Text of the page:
The report recommends that the international community pay reparations to Rwandans for its enforced moral, political and diplomatic impotence that made the genocide possible. Apologies and reparations are woefully inadequate in the face of genocide. As the report correctly points out, however, this is the very least that the world owes Rwandans in general and the survivors of the genocide in particular.

To argue that to do so would set a precedent for the West to be a scapegoat for developing countries' internal conflicts, preventing people there from taking responsibility for their actions, is not only illogical but unfortunate in the extreme.

Genocide is never an internal matter. It is an international responsibility. In an attempt to deny or avoid this responsibility, officials played word games in 1994, which produced the "acts of genocide" formula that the U.N. Security Council adopted.

The OAU report asks for reparations. The editorial talks of restitution and makes the ludicrous connection that this would be tantamount to colonialism. I do hope these word games do not lead us to "acts of reparations" in the end.

The Times poses the question "Whose genocide?" The answer is that it is the world's genocide, just as the Holocaust was the world's responsibility. The other arguments advanced are red herrings destined to divert the world's attention form this central point.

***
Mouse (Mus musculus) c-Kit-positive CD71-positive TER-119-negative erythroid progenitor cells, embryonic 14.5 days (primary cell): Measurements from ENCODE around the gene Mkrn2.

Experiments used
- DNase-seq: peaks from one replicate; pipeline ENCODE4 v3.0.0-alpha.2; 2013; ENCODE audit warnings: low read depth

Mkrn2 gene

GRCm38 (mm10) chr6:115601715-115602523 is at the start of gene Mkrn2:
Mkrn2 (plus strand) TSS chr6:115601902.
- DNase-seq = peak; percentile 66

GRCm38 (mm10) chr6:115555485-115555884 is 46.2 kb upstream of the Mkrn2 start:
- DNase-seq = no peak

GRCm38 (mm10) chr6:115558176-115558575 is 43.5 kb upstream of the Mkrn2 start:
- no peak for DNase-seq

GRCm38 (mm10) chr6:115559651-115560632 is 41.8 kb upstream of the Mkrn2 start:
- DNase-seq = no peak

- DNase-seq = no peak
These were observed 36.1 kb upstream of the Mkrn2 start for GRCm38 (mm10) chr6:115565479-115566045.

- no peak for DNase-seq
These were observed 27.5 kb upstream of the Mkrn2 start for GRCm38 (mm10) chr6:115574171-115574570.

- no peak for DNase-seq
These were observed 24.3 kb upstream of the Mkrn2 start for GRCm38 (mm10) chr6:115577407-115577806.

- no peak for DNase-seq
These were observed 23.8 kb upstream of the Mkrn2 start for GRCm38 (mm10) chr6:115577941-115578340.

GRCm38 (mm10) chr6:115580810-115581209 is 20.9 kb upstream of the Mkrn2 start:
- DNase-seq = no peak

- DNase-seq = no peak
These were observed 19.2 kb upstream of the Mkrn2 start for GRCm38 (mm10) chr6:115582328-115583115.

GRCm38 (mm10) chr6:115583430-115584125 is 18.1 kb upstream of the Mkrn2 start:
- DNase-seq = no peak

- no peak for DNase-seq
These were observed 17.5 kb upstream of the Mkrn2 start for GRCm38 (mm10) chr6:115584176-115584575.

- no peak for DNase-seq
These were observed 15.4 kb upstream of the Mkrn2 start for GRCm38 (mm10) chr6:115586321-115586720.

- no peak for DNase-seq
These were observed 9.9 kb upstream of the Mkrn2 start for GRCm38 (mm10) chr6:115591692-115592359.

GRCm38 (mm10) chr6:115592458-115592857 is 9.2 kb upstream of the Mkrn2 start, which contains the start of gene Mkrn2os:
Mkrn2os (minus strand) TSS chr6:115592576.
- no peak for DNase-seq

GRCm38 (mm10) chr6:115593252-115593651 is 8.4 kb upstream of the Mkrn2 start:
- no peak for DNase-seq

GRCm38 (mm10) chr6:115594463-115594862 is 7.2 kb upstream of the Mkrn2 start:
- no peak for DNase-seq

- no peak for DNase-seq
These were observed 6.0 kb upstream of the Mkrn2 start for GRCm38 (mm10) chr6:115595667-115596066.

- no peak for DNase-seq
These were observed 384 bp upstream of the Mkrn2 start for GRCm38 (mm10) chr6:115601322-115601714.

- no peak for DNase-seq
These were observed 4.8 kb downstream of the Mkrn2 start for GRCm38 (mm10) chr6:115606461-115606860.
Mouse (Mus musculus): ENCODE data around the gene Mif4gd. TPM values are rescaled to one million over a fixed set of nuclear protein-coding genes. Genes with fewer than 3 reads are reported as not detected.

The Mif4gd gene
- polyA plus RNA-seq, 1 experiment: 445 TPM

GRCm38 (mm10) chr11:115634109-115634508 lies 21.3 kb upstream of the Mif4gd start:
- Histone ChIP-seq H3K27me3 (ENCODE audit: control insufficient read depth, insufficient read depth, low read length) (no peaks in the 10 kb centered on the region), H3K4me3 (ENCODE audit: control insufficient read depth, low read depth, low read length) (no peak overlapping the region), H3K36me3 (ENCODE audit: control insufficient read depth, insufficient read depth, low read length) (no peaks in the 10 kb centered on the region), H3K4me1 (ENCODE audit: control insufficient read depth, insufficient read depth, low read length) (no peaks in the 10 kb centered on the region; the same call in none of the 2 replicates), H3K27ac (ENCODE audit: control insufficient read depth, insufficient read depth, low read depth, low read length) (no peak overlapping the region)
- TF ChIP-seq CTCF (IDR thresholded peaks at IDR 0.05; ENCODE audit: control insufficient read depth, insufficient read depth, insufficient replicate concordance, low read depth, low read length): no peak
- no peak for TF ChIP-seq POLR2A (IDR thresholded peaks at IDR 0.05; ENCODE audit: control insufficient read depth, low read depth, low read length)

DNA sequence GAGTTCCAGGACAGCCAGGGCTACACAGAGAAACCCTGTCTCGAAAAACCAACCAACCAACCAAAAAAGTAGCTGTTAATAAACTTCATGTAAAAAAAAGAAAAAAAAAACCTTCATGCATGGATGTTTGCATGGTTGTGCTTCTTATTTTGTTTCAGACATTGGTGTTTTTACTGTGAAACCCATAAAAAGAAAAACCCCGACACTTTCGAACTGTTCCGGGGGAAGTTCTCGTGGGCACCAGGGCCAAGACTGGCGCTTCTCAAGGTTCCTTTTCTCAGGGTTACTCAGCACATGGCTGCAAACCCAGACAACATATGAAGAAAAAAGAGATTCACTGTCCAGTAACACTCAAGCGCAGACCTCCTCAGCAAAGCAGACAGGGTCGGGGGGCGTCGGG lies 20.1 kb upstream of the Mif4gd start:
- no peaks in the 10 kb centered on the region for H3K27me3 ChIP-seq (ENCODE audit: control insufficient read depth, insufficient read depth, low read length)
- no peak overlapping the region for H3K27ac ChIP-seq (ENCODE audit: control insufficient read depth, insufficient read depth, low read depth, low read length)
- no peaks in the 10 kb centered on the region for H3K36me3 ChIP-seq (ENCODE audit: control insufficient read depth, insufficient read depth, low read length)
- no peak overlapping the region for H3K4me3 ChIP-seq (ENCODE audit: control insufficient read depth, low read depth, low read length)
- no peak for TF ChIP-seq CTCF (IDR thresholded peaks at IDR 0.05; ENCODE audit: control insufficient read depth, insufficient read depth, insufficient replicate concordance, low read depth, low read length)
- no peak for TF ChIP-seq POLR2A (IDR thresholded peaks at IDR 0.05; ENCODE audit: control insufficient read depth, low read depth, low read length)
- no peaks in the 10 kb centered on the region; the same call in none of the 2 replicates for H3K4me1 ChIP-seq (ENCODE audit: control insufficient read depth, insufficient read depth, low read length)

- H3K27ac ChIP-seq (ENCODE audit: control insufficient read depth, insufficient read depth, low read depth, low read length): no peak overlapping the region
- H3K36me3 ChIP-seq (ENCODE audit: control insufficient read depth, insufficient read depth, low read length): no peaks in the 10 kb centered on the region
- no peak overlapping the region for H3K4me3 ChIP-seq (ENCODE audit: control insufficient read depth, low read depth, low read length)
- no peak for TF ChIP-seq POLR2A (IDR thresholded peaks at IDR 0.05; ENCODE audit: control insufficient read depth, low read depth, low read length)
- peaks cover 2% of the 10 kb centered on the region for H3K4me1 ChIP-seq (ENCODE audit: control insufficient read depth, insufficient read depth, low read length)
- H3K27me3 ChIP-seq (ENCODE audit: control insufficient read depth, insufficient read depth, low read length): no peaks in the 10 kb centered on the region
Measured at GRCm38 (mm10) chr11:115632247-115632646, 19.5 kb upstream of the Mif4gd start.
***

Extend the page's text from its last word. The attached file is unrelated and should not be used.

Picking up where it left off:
Rwandans are free to associate and support whomever they want to lead them politically. If, as you charge, untrue as it is, that genocide survivors, other Tutsis and Hutus and the military are banding together to support Kigeli Ndahindurwa, then why would Rwanda benefit from a third party to act as moderator between Tutsis and Hutus?

Incidentally, what about the Twa, who also are Rwandans?

And to assume that Canada should take on this noble "civilizing" mission is, indeed, advocacy for colonialism.

While the world argues, however, the Rwandan government has acted, allotting 5 percent of all revenue to the Genocide Survivor's fund. Out of 300,000 genocide orphans, all but 5,000 have been adopted by other Rwandans at the behest of, and with the support of, the government. All of these children receive a free education subsidized by proceeds from the fund.

Reducing "genocide" to intertribal confrontation in Africa was the perception that allowed it to happen in Rwanda in 1994. The editorial falls into the same trap.

As the French say, "plus ca change, plus c'est la meme chose." ("The more it changes, the more it stays the same.")

RICHARD SEZIBERA

Ambassador

Embassy of Rwanda

Washington

LOAD COMMENTS ()

 

Click to Read More

Click to Hide